WASHINGTON (Legal Newsline) - A federal appeals court says Vermont state officials were too late appealing a final order by the federal Nuclear Regulatory Commission issuing a renewed license to the Vermont Yankee nuclear power plant.
The U.S. Court of Appeals for the District of Columbia Circuit denied the Vermont Department of Public Service's petition for review in a ruling filed Tuesday.
The DPS and the New England Coalition, or NEC, asked the court to review the NRC's decision issuing Entergy Nuclear Vermont Yankee LLC and Entergy Nuclear Operations Inc.'s renewed license to operate the power station.
The DPS and NEC argued the license renewal was unlawful because Entergy failed to furnish a state Water Quality Certification, or WQC, which they asserted is required under section 401 of the federal Clean Water Act.
In January 2005, Entergy filed an application with the NRC for a 20-year renewal of Vermont Yankee's operating license, which was set to expire March 21 of this year.
In March 2006, the NRC published a notice announcing it had accepted the Vermont Yankee license renewal application.
The DPS and NEC filed, respectively, three and six contentions challenging Entergy's application, only one of which the D.C. Circuit found relevant.
The NEC's so-called "Contention 1" asserted that Entergy's environmental report failed to "sufficiently assess" the environmental impacts of the license renewal, specifically the impacts of increased thermal discharges into the Connecticut River over the 20-year license renewal period.
Entergy answered that once it provided a valid Vermont National Pollutant Discharge Elimination System, or NPDES, permit, "no further analysis" was required.
In its reply, the NEC asserted, for the first time, that Entergy was also obligated to obtain a state water certification under section 401 and that Entergy had not done so.
On March 21, 2011, the NRC issued a renewed license to operate Vermont Yankee for a 20-year term.
The NEC and DPS petitioned for review and Entergy intervened.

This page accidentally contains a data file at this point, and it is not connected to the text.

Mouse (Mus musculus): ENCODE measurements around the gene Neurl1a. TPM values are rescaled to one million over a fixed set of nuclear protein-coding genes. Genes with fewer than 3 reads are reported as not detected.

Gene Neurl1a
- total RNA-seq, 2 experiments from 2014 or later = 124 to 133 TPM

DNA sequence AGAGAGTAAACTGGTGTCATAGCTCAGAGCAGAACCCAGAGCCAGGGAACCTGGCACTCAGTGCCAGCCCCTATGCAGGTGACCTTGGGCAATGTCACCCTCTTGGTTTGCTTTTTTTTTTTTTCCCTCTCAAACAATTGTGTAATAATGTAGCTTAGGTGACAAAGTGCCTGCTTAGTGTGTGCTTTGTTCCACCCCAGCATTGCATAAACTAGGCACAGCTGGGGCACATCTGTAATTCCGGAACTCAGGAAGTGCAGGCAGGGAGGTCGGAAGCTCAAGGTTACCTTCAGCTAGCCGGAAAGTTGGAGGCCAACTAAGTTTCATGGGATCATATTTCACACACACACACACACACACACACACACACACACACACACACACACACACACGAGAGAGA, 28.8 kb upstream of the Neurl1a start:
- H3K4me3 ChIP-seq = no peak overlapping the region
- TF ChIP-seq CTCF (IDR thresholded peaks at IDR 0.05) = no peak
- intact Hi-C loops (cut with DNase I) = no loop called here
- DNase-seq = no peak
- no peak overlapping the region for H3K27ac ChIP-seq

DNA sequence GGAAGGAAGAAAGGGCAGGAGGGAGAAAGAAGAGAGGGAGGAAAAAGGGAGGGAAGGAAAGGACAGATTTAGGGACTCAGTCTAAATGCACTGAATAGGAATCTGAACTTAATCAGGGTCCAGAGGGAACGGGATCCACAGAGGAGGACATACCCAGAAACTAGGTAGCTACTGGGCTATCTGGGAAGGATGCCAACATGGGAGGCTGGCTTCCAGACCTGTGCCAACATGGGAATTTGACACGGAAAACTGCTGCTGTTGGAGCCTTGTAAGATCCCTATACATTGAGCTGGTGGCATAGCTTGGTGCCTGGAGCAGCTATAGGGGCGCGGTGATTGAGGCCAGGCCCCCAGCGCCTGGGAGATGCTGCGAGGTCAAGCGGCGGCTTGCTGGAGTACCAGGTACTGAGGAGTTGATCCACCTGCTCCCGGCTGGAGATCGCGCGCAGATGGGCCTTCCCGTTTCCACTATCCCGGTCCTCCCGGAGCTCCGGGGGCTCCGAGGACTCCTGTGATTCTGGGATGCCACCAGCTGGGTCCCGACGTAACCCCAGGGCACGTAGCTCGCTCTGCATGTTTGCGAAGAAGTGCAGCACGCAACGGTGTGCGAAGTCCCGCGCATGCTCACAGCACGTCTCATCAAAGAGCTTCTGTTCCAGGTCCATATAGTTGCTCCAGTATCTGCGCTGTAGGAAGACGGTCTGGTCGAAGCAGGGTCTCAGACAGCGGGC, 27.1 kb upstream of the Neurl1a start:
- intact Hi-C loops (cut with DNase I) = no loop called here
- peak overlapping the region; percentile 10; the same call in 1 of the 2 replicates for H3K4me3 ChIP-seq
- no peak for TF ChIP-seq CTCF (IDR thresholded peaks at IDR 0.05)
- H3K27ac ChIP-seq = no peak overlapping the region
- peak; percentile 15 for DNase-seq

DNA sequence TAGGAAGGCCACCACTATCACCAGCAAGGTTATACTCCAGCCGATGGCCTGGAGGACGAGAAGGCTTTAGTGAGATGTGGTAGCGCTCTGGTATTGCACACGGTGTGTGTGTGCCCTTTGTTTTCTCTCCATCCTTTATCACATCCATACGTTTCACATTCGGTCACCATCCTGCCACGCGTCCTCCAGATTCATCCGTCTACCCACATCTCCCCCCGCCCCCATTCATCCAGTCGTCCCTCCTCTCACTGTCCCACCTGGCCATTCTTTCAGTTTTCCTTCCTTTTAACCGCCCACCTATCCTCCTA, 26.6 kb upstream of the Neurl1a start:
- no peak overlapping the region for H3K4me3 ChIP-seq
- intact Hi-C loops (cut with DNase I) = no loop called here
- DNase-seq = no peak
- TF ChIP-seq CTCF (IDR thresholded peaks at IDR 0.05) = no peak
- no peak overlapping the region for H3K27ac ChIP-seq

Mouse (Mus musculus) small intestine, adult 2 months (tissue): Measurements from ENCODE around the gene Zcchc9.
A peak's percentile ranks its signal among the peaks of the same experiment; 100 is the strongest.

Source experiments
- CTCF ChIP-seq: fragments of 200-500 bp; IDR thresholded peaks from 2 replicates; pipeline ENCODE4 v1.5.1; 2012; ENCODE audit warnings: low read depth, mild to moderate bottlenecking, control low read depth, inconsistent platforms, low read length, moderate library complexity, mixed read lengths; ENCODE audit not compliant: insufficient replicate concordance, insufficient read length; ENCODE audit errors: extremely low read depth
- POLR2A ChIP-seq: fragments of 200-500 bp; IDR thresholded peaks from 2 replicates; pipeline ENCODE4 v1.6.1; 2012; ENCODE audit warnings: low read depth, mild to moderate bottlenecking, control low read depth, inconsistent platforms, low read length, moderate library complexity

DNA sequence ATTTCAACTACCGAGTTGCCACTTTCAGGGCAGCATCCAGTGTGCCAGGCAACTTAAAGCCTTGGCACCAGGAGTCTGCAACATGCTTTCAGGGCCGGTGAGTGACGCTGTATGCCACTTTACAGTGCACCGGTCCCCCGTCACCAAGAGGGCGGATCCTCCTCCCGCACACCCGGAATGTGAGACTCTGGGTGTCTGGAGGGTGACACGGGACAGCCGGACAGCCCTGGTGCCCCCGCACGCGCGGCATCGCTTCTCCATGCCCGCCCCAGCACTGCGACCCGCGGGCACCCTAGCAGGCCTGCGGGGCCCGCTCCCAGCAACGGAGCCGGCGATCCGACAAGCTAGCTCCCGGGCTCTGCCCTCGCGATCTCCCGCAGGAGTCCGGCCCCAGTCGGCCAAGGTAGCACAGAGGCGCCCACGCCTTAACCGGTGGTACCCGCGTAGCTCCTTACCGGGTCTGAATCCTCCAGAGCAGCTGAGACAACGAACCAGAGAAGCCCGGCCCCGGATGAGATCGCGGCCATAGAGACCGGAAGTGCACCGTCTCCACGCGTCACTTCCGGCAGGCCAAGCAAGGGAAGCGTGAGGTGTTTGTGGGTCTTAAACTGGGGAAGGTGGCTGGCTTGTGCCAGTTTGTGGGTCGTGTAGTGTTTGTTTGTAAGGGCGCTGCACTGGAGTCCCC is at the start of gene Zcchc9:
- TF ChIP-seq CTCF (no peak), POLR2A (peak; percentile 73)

New York Attorney General Eric Schneiderman filed an amicus brief in support of the petitioners.
The D.C. Circuit, in its 20-page opinion, said the petitioners waived their WQC objection because they "repeatedly" failed to present it directly to the NRC and thereby failed to "exhaust" their administrative remedies.
"The petitioners here were required under agency regulations to afford the full Commission an opportunity to pass on the section 401 issue before seeking judicial review. And they had repeated opportunities to do so," Circuit Judge Karen LeCraft Henderson wrote.
"Yet, notwithstanding all of these opportunities to fulfill the exhaustion requirement -- and the Board's admonition that "(f)iling a petition for review is mandatory for a party to exhaust its administrative remedies before seeking judicial review -- the petitioners sat silent for two and one-half years thereafter, raising their section 401 objection only after the Commission issued the license renewal in March 2011."
In doing so, the D.C. Circuit said the DPS and NEC "undermined" the functions exhaustion serves: "Giving agencies the opportunity to correct their own errors, affording parties and courts the benefits of agencies' expertise, and compiling a record adequate for judicial review."
From Legal Newsline: Reach Jessica Karmasek by email at email@example.com.